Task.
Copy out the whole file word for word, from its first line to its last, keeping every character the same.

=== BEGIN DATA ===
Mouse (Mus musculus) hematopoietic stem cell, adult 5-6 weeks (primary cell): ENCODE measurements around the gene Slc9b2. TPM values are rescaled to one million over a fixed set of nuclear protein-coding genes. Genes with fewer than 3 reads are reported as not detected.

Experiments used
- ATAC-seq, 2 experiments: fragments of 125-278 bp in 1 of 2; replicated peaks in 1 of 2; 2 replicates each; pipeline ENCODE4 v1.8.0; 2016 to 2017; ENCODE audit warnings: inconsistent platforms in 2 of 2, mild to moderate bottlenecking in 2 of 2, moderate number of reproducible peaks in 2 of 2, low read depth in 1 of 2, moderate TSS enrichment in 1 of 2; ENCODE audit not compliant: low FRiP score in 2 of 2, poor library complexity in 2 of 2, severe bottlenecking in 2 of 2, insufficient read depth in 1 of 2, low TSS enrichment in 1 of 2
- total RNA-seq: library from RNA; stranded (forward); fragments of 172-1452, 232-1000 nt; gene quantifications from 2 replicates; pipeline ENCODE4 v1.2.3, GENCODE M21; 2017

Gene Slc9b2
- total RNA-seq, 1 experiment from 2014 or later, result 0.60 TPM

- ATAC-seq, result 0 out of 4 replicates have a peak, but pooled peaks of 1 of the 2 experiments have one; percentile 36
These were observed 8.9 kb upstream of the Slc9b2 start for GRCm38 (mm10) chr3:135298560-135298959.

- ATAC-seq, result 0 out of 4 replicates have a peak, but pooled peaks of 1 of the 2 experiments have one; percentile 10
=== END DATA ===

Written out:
Mouse (Mus musculus) hematopoietic stem cell, adult 5-6 weeks (primary cell): ENCODE measurements around the gene Slc9b2. TPM values are rescaled to one million over a fixed set of nuclear protein-coding genes. Genes with fewer than 3 reads are reported as not detected.

Experiments used
- ATAC-seq, 2 experiments: fragments of 125-278 bp in 1 of 2; replicated peaks in 1 of 2; 2 replicates each; pipeline ENCODE4 v1.8.0; 2016 to 2017; ENCODE audit warnings: inconsistent platforms in 2 of 2, mild to moderate bottlenecking in 2 of 2, moderate number of reproducible peaks in 2 of 2, low read depth in 1 of 2, moderate TSS enrichment in 1 of 2; ENCODE audit not compliant: low FRiP score in 2 of 2, poor library complexity in 2 of 2, severe bottlenecking in 2 of 2, insufficient read depth in 1 of 2, low TSS enrichment in 1 of 2
- total RNA-seq: library from RNA; stranded (forward); fragments of 172-1452, 232-1000 nt; gene quantifications from 2 replicates; pipeline ENCODE4 v1.2.3, GENCODE M21; 2017

Gene Slc9b2
- total RNA-seq, 1 experiment from 2014 or later, result 0.60 TPM

- ATAC-seq, result 0 out of 4 replicates have a peak, but pooled peaks of 1 of the 2 experiments have one; percentile 36
These were observed 8.9 kb upstream of the Slc9b2 start for GRCm38 (mm10) chr3:135298560-135298959.

- ATAC-seq, result 0 out of 4 replicates have a peak, but pooled peaks of 1 of the 2 experiments have one; percentile 10